You know the saying, “It’s rare until it happens to you.” Well, if it does happen, your life is turned upside down and you do all that you can to fix it. NPR recently wrote an article about a young chemist named Bryan Shaw whose son was diagnosed with a rare form of eye cancer, retinoblastoma. This can often present itself as a white pupil reflection called leukocoria, especially noticeable in photos. What he found remarkable was that the white reflex was present in photos of his son as early as 12 days old. The father has now switched careers to develop a software program that would automatically recognize leukocoria in photos and to alert users to have this examined.
It’s an interesting concept, ingenious really. How many eyes and lives can be saved this way? If even one is saved, then it is worth it. I hope to see this software developed and implemented soon. But in the meantime, should we all start scouring through photos of our kids? That’s not a bad idea, but there may be a better solution.
Over a decade ago, President Carter approached the American Optometric Association about developing a program to detect eye diseases and conditions in children at no cost. This was after discovering that two of his grandchildren suffered from amblyopia or lazy eye, which if detected early could have been prevented or treated effectively. From there, the American Optometric Association developed a public health program called InfantSee.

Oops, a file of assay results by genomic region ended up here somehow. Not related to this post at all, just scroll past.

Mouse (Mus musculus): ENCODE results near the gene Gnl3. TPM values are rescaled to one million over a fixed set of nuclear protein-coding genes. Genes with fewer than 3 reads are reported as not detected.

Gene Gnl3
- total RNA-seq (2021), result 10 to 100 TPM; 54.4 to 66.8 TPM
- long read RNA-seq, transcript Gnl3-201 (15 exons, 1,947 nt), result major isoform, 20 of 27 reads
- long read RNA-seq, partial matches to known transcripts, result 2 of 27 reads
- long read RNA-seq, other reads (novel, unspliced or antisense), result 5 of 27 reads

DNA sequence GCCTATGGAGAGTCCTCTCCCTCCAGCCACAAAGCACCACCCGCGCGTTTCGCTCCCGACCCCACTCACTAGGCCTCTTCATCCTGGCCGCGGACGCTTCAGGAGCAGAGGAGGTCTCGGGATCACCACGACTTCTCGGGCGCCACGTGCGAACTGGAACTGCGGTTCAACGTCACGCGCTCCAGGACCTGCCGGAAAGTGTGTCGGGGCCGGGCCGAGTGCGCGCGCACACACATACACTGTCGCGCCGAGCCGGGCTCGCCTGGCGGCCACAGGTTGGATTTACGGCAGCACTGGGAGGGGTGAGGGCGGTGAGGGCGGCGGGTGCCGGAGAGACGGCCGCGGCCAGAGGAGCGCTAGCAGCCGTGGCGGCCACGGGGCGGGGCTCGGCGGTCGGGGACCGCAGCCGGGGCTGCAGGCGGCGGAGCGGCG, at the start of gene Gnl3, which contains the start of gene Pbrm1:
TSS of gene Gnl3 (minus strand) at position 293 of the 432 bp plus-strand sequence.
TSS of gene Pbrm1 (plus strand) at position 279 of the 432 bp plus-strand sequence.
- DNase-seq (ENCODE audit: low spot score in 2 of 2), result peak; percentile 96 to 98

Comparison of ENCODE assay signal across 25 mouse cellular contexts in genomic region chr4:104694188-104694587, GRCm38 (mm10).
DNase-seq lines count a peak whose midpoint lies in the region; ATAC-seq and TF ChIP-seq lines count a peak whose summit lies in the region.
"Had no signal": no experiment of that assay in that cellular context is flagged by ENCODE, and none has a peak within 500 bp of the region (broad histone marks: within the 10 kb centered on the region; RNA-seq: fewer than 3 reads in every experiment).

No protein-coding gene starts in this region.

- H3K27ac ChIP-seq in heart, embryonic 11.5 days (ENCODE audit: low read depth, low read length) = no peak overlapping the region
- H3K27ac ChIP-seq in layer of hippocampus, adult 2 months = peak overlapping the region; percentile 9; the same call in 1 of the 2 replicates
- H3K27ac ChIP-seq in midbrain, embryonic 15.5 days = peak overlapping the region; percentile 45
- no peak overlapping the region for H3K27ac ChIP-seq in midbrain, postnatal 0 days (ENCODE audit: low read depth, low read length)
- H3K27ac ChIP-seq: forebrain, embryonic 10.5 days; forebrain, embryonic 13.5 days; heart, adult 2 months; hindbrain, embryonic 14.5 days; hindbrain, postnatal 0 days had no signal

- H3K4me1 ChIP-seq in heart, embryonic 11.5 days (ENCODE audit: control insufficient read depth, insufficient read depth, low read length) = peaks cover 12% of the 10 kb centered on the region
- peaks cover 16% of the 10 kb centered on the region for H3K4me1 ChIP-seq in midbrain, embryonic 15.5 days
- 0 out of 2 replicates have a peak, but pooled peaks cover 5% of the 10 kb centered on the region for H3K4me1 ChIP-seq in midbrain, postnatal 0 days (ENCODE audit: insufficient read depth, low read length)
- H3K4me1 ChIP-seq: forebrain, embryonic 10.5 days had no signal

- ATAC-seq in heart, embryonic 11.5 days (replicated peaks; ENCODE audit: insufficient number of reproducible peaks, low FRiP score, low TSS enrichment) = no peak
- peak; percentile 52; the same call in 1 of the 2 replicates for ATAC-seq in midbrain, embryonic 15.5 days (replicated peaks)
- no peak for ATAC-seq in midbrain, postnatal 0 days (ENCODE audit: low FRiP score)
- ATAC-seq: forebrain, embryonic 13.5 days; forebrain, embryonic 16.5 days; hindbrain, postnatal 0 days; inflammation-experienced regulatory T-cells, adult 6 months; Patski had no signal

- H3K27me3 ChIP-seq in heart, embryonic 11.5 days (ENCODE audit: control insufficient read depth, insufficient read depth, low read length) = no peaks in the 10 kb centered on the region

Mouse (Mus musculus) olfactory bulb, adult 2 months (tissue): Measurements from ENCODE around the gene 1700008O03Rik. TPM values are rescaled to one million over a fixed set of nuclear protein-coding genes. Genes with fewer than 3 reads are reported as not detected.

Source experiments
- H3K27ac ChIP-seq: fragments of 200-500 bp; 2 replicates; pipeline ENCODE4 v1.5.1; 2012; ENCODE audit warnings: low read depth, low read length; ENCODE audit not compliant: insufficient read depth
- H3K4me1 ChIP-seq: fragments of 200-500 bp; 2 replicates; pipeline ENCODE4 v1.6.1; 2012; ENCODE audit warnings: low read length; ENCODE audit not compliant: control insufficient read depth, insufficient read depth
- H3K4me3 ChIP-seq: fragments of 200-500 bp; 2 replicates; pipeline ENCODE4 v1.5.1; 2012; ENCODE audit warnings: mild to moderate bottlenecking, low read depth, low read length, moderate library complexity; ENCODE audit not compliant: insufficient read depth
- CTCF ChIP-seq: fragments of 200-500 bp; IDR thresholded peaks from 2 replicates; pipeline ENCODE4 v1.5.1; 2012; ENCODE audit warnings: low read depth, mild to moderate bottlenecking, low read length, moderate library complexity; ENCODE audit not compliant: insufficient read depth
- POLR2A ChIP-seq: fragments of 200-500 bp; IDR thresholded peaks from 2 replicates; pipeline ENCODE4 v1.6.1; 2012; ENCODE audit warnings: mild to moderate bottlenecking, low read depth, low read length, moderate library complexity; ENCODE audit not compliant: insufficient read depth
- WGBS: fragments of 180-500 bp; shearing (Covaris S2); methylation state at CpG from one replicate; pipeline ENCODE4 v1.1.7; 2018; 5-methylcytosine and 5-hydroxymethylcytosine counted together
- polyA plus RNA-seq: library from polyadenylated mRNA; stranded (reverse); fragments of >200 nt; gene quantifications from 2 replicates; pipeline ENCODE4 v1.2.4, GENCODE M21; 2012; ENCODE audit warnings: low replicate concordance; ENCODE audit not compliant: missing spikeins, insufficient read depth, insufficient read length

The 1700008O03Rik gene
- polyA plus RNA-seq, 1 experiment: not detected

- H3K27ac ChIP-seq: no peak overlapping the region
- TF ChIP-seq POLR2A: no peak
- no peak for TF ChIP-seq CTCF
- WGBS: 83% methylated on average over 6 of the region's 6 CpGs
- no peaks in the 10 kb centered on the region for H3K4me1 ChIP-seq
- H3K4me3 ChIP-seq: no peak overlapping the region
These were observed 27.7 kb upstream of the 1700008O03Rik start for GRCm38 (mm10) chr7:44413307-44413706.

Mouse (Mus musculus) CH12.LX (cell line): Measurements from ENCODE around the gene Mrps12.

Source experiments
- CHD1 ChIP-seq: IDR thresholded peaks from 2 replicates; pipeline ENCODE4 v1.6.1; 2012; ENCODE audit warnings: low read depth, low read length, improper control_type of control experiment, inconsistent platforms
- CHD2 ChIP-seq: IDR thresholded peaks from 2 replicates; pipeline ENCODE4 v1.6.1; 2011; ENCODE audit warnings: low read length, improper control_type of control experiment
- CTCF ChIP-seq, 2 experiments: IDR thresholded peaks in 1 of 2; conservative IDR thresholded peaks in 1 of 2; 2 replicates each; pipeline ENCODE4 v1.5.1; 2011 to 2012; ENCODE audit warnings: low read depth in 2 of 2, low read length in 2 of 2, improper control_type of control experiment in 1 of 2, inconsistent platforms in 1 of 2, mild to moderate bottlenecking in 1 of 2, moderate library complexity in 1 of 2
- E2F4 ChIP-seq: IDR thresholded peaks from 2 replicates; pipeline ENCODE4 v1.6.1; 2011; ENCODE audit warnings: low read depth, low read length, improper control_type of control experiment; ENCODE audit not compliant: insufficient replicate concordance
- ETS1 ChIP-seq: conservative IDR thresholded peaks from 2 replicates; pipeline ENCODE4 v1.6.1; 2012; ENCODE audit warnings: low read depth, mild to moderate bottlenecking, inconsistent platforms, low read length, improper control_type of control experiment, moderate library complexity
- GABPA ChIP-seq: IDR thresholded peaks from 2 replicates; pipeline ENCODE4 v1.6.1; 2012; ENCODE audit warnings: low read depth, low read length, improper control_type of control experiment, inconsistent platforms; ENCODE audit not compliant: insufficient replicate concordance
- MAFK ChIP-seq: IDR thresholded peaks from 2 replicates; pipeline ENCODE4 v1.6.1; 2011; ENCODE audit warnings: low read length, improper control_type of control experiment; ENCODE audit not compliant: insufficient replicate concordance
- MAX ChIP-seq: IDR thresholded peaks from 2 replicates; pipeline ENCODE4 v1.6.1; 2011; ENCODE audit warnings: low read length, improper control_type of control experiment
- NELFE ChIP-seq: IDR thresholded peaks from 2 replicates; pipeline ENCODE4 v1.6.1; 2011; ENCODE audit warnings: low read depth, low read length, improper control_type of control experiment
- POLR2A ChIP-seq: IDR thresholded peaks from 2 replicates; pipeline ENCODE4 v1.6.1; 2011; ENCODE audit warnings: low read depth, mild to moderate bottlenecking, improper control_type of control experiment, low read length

InfantSee provides an infant eye assessment between 6 and 12 months of age as a no-cost public service. Doctors across the nation donate their time to examine infants in their practice settings. The assessment allows us to screen for excessive amounts of nearsightedness, farsightedness, and astigmatism, check eye teaming and movement ability, and detect eye diseases including retinoblastoma.
For almost a decade, I have been examining infants in my office through referrals from pediatricians to the InfantSee program. The majority of the infants are fine. I have come across a couple with a high prescription or an eye turn that requires monitoring. I have found a cataract in an infant who eventually underwent cataract surgery as a child in order to maintain good vision. I haven’t seen a retinoblastoma yet and hope to never tell a parent I see one in her child’s eye.
I look forward to seeing if Bryan Shaw’s software is created and used routinely on Instagram or Facebook. But even then, I still want to see the infants in my exam chair because I’m checking for more than a white pupil.
Cindy P. Wang, OD, FAAO
California Optometric Association